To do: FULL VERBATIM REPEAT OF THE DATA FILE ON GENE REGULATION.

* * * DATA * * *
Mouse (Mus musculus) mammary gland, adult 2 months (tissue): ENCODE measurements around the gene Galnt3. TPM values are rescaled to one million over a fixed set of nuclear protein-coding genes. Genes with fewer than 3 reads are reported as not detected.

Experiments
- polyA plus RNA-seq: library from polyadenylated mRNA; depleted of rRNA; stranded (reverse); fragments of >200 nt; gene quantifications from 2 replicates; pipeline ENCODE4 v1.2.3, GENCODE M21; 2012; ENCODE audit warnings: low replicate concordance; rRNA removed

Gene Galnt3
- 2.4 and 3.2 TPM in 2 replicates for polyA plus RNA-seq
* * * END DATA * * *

Mouse (Mus musculus) mammary gland, adult 2 months (tissue): ENCODE measurements around the gene Galnt3. TPM values are rescaled to one million over a fixed set of nuclear protein-coding genes. Genes with fewer than 3 reads are reported as not detected.

Experiments
- polyA plus RNA-seq: library from polyadenylated mRNA; depleted of rRNA; stranded (reverse); fragments of >200 nt; gene quantifications from 2 replicates; pipeline ENCODE4 v1.2.3, GENCODE M21; 2012; ENCODE audit warnings: low replicate concordance; rRNA removed

Gene Galnt3
- 2.4 and 3.2 TPM in 2 replicates for polyA plus RNA-seq